Wednesday 28 September 2016

Hill farmers to protest over charter breaches

Published 14/10/2015 | 02:30

Colm O'Donnell reads aloud a letter to An Taoiseach on behalf of hill sheep farmers who staged a protest outside Enda Kenny's constituency office in Castlebar, Co Mayo a number of months back. Photo: Michael McLaughlin
Colm O'Donnell reads aloud a letter to An Taoiseach on behalf of hill sheep farmers who staged a protest outside Enda Kenny's constituency office in Castlebar, Co Mayo a number of months back. Photo: Michael McLaughlin

Hill farmers are set to picket outside the Department of Agriculture offices in Portlaoise tomorrow over delays in Areas of Natural Constraint (ANC) payments.

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The Irish Natura and Hill Farmers Association (INHFA) claims that farmers are facing months of delays on essential payments.

"Any change to the reference area for an individual farmer are freezing not just ANC payments but entire Basic payments. We estimate that thousands of farmers are affected by these problems," said INHFA member Colm O'Donnell.

He cited examples of commonages where payments to the majority of farmers are being held up by one or two farmers trying to reactivate shares or clarify ownership.

"On a Galway commonage there are two farmers that are reactivating shares and were told everything is ok with their applications. But Department clarifications on these two are now holding up payments for 44 other farmers.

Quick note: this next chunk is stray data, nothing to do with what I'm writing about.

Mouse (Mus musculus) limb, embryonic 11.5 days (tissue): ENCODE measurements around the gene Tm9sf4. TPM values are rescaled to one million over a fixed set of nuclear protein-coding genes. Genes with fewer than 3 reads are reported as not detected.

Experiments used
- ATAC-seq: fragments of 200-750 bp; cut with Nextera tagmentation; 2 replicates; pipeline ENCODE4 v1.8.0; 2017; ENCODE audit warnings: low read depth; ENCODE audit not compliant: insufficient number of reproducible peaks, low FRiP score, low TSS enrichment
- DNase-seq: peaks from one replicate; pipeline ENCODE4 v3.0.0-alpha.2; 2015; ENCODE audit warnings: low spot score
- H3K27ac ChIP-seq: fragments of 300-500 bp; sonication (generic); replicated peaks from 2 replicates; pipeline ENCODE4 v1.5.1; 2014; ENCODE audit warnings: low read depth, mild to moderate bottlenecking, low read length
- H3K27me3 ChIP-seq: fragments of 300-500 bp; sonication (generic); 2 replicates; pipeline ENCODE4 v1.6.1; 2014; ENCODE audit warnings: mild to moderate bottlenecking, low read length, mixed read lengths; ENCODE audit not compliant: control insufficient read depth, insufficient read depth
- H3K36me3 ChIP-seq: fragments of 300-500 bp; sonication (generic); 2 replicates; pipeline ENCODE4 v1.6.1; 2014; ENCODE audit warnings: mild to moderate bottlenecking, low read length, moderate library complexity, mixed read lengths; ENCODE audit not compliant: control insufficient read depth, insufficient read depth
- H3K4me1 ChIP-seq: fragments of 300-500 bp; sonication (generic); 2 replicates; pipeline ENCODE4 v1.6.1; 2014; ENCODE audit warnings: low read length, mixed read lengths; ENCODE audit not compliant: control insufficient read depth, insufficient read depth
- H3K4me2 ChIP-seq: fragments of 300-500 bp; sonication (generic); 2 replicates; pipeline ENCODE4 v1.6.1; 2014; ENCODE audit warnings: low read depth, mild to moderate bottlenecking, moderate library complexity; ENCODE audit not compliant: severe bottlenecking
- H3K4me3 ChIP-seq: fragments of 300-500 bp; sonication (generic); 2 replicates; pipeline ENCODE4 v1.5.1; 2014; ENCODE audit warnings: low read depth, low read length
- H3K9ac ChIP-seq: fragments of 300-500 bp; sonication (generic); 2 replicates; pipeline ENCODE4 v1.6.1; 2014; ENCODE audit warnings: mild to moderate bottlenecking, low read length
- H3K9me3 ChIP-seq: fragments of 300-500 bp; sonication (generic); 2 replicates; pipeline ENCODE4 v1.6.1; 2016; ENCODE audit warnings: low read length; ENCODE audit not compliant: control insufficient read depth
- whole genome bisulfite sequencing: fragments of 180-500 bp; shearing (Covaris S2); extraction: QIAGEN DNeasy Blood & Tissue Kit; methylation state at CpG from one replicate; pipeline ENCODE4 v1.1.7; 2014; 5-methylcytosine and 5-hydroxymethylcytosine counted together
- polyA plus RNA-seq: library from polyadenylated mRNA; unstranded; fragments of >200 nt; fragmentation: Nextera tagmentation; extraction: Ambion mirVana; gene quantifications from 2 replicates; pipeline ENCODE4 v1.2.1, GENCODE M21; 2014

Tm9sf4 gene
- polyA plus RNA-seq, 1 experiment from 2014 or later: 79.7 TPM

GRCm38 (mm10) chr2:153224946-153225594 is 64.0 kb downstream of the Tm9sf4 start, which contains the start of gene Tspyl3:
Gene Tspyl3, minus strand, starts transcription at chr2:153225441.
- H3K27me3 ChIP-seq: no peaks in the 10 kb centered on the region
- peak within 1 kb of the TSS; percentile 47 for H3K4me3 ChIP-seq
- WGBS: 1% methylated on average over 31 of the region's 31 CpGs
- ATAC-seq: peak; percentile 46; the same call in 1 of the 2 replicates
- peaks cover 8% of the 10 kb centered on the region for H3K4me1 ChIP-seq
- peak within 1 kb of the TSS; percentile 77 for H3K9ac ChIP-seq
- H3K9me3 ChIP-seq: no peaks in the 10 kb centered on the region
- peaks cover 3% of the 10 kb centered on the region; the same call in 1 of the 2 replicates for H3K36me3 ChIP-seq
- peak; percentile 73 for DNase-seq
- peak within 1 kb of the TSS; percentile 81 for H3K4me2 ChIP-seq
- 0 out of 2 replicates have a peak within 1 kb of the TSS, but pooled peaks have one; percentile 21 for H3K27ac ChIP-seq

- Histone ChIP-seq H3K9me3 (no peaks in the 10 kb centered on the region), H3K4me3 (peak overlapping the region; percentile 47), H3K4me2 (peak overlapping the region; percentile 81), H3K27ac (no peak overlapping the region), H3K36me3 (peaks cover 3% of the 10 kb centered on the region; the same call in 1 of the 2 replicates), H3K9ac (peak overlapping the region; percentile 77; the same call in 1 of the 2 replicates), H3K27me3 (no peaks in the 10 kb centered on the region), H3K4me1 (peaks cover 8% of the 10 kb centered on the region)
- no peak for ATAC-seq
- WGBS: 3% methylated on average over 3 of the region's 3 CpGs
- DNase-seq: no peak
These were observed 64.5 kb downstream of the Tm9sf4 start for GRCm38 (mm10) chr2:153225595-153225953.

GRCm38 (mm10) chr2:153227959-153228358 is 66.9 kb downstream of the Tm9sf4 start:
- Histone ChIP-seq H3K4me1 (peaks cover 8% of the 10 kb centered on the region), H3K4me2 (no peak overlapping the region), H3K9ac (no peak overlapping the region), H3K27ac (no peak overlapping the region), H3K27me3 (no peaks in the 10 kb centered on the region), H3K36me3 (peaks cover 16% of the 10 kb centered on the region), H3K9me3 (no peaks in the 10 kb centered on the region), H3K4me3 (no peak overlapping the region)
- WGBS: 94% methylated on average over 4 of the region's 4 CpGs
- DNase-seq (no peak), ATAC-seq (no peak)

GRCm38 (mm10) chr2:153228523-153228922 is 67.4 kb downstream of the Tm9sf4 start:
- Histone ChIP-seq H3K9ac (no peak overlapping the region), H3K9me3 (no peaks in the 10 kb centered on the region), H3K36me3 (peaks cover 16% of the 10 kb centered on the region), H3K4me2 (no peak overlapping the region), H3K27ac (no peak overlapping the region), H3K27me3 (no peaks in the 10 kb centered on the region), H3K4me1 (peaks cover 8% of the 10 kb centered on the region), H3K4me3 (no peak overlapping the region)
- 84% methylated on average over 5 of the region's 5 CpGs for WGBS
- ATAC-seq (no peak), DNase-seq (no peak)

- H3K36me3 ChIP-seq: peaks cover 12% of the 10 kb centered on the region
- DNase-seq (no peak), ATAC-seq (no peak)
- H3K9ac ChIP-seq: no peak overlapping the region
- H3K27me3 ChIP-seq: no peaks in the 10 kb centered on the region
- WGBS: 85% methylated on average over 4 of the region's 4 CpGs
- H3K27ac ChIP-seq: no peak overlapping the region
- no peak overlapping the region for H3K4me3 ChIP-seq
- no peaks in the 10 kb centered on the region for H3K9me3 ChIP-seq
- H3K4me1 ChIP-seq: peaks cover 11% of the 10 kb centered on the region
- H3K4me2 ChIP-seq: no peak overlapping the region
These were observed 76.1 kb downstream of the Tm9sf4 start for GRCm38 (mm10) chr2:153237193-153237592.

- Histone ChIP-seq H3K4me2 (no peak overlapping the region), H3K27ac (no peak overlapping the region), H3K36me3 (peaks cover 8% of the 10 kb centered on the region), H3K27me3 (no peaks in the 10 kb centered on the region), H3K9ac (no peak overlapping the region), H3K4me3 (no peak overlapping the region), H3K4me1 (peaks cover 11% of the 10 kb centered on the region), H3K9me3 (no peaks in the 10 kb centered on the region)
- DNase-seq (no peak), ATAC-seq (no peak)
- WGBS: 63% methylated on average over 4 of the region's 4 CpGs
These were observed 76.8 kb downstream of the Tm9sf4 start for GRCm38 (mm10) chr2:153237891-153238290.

"This means that the Department are now in breach of the Farmers Charter of Rights which states that if there is a mapping issue then farmers have to be notified about this by September 1," said Mr O'Donnell.

"Not only this, but farmers find that they cannot get information on why their payments are held as the helplines into the Department are snowed under, notwithstanding the slight improvement in recent days.

Mr O'Donnell agrued that the ANC payments should be made in full, with minor over-claims being clawed back from later payments.

"This would give farmers a level of certainty on their cash-flow while easing the pressure on Department staff by giving them a longer time frame to process clarifications," he said.

Mr O'Donnell added that stocking rates below the 0.15 livestock units per hectare limit were also causing problems.

"Destocking rules forced farmers to carry less than this on some areas for environmental reasons. Each year these farmers' payments are held up while the Department seek clarification on their derogations. It would be far better just to allow farmers to tick a box on the application form stating that they have a derogation and supply the GLAS or AEOS reference number."

The hill farmers lobby group are also angry that changes in the methodolgy to calculate stocking rates were not communicated to farmers.

"Issues with stocking rates were excluded from the Farmers Charter, which is something that the farm organisations that were party to the negotiations should explain to all," he added.

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